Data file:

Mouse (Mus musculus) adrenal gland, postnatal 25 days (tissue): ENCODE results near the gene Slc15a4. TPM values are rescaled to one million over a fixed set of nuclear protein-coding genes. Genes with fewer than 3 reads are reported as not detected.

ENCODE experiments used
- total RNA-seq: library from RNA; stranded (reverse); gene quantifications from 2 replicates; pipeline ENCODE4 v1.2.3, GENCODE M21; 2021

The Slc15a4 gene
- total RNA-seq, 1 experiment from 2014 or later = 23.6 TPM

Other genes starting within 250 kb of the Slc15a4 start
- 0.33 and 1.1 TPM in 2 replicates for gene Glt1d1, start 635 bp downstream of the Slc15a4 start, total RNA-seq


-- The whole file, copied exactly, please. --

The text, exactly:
Mouse (Mus musculus) adrenal gland, postnatal 25 days (tissue): ENCODE results near the gene Slc15a4. TPM values are rescaled to one million over a fixed set of nuclear protein-coding genes. Genes with fewer than 3 reads are reported as not detected.

ENCODE experiments used
- total RNA-seq: library from RNA; stranded (reverse); gene quantifications from 2 replicates; pipeline ENCODE4 v1.2.3, GENCODE M21; 2021

The Slc15a4 gene
- total RNA-seq, 1 experiment from 2014 or later = 23.6 TPM

Other genes starting within 250 kb of the Slc15a4 start
- 0.33 and 1.1 TPM in 2 replicates for gene Glt1d1, start 635 bp downstream of the Slc15a4 start, total RNA-seq